I have test-landed the JPEG patch at 06:03PDT Checking in modules/libpr0n/decoders/jpeg/nsJPEGDecoder.cpp; /cvsroot/mozilla/modules/libpr0n/decoders/jpeg/nsJPEGDecoder.cpp,v <-- nsJPEGDecoder.cpp new revision: 1.93; previous revision: 1.92 done
And now I've backed it out - the windows talos runs using the dep build from 07:05PDT are the ones with this patch. Because the tree was orange (and burning!) when I started, and that took a while to resolve, there wasn't time to land the PNG patch. Checking in modules/libpr0n/decoders/jpeg/nsJPEGDecoder.cpp; /cvsroot/mozilla/modules/libpr0n/decoders/jpeg/nsJPEGDecoder.cpp,v <-- nsJPEGDecoder.cpp new revision: 1.94; previous revision: 1.93 done
Created attachment 313662 [details] [diff] [review] disable more unloading stuff for JPEG Well, thanks to Johnathan I've discovered that just disabling the discarding callback doesn't save us any time on Tp at all. My only remaining theory is that the remaining discarding infrastructure (e.g., the saving of the undecoded data) is the only remaining culprit. This patch disables that for JPEG.
Attachment #312925 - Attachment is obsolete: true
(In reply to comment #16) > Created an attachment (id=313662) [details] > disable more unloading stuff for JPEG > > Well, thanks to Johnathan I've discovered that just disabling the discarding > callback doesn't save us any time on Tp at all. My only remaining theory is > that the remaining discarding infrastructure (e.g., the saving of the undecoded > data) is the only remaining culprit. This patch disables that for JPEG. Should we get this reviewed/landed then?
No, it won't do any good. I can reproduce the Tp regression on my local machine with local talos and the gif discarding patch, but there is no Tp gain when I apply that patch to disable JPEG discarding. That leaves me with optimizing the GIF discarding patch, which I'm working on.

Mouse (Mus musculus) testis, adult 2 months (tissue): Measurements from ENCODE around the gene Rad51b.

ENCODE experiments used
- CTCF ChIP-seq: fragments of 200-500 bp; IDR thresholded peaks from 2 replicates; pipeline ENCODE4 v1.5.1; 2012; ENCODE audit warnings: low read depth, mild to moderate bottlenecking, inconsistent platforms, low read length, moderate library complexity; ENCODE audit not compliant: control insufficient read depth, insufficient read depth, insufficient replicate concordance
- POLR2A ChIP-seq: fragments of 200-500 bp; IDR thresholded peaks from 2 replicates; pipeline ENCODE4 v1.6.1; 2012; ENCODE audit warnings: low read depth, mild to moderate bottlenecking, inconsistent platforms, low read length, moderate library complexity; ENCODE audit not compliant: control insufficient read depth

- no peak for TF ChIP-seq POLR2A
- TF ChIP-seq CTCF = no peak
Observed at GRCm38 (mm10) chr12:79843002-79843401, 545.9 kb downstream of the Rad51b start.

I've found nothing promising in my GIF discarding optimization attempts. But what's more disturbing is the following graph: http://graphs.mozilla.org/graph.html#spst=range&spstart=1202931767&spend=1207633375&bpst=Cursor&bpstart=1202931767&bpend=1207633375&m1tid=148144&m1bl=0&m1avg=0&m2tid=148147&m2bl=0&m2avg=0 Note the very small bump upwards betwen 2008-03-28 03:16:48 and 2008-03-30 03:56:54. This corresponds exactly to the Tp jump caused by the patch for bug 399925, and I have to attribute it to that unless someone else can let me know that there's another patch landed and then backed out in the same timeframe. (Reed, any input?) This is of course highly fishy for a patch that's supposed to save us memory. It could be that most gif files on the internet now decode to smaller than their raw data size, I suppose. I'll look into this further tomorrow.
It is probably true that most GIF's are nowaday either small (< 32x32) or are animating. Animations are never discarded (unless they are single loop?), so keeping the raw data for these is only overhead (and very costly at that). And as comment 12 says, keeping the raw data for small images doesn't provide much benefit. This also applies to PNG's (and a little to JPG's) So, one or two bugs/patches to be addressed: 1. Don't keep raw data for small images (all types) 2. Don't keep raw data for animated images (all types) Another things that one can do: 1. Optimize the way the raw data is stored (now one big reallocated buffer) 2. Optimize the way that images are restored from raw data (instead of going through a InputStream construct, push data directly into the 'ProcessData' of the image decoder.
Given the mem _increase_ from the gif discarding patch, as well as the Tp jump, I'm inclined to resolve this fixed and bug 399925 WONTFIX.
No more work required here. Remaining discussion in bug 399925.
Status: ASSIGNED → RESOLVED
Last Resolved: 11 years ago
Resolution: --- → FIXED